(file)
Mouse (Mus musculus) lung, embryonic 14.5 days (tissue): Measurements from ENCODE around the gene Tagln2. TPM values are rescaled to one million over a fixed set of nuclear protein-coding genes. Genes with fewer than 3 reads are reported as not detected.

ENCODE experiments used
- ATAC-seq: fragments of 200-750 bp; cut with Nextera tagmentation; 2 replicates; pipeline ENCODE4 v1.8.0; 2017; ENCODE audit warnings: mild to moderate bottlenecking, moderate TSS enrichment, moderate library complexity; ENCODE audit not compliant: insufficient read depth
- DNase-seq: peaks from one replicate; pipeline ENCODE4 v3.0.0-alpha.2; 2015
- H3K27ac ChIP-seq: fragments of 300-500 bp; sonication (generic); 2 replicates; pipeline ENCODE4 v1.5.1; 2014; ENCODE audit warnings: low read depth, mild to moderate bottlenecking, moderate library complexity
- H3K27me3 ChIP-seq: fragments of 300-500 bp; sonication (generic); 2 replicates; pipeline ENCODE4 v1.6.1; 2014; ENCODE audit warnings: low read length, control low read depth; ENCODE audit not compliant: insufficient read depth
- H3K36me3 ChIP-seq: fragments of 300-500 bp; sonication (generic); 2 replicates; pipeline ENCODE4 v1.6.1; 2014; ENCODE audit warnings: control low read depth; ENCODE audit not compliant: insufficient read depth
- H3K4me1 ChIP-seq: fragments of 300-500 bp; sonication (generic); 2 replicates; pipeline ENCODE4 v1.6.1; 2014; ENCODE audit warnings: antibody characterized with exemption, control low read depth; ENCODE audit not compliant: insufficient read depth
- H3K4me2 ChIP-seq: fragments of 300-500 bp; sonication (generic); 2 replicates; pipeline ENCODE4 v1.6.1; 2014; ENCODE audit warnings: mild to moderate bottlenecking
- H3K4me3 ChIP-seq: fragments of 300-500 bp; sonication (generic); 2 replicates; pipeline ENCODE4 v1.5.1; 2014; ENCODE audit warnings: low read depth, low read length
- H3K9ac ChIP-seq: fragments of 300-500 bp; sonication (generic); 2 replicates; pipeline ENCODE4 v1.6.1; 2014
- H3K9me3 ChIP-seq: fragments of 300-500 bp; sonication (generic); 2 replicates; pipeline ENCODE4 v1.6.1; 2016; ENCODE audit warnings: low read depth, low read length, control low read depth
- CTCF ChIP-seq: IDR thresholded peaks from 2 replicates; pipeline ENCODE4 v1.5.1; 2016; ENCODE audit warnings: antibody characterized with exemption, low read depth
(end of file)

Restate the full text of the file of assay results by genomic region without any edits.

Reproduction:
Mouse (Mus musculus) lung, embryonic 14.5 days (tissue): Measurements from ENCODE around the gene Tagln2. TPM values are rescaled to one million over a fixed set of nuclear protein-coding genes. Genes with fewer than 3 reads are reported as not detected.

ENCODE experiments used
- ATAC-seq: fragments of 200-750 bp; cut with Nextera tagmentation; 2 replicates; pipeline ENCODE4 v1.8.0; 2017; ENCODE audit warnings: mild to moderate bottlenecking, moderate TSS enrichment, moderate library complexity; ENCODE audit not compliant: insufficient read depth
- DNase-seq: peaks from one replicate; pipeline ENCODE4 v3.0.0-alpha.2; 2015
- H3K27ac ChIP-seq: fragments of 300-500 bp; sonication (generic); 2 replicates; pipeline ENCODE4 v1.5.1; 2014; ENCODE audit warnings: low read depth, mild to moderate bottlenecking, moderate library complexity
- H3K27me3 ChIP-seq: fragments of 300-500 bp; sonication (generic); 2 replicates; pipeline ENCODE4 v1.6.1; 2014; ENCODE audit warnings: low read length, control low read depth; ENCODE audit not compliant: insufficient read depth
- H3K36me3 ChIP-seq: fragments of 300-500 bp; sonication (generic); 2 replicates; pipeline ENCODE4 v1.6.1; 2014; ENCODE audit warnings: control low read depth; ENCODE audit not compliant: insufficient read depth
- H3K4me1 ChIP-seq: fragments of 300-500 bp; sonication (generic); 2 replicates; pipeline ENCODE4 v1.6.1; 2014; ENCODE audit warnings: antibody characterized with exemption, control low read depth; ENCODE audit not compliant: insufficient read depth
- H3K4me2 ChIP-seq: fragments of 300-500 bp; sonication (generic); 2 replicates; pipeline ENCODE4 v1.6.1; 2014; ENCODE audit warnings: mild to moderate bottlenecking
- H3K4me3 ChIP-seq: fragments of 300-500 bp; sonication (generic); 2 replicates; pipeline ENCODE4 v1.5.1; 2014; ENCODE audit warnings: low read depth, low read length
- H3K9ac ChIP-seq: fragments of 300-500 bp; sonication (generic); 2 replicates; pipeline ENCODE4 v1.6.1; 2014
- H3K9me3 ChIP-seq: fragments of 300-500 bp; sonication (generic); 2 replicates; pipeline ENCODE4 v1.6.1; 2016; ENCODE audit warnings: low read depth, low read length, control low read depth
- CTCF ChIP-seq: IDR thresholded peaks from 2 replicates; pipeline ENCODE4 v1.5.1; 2016; ENCODE audit warnings: antibody characterized with exemption, low read depth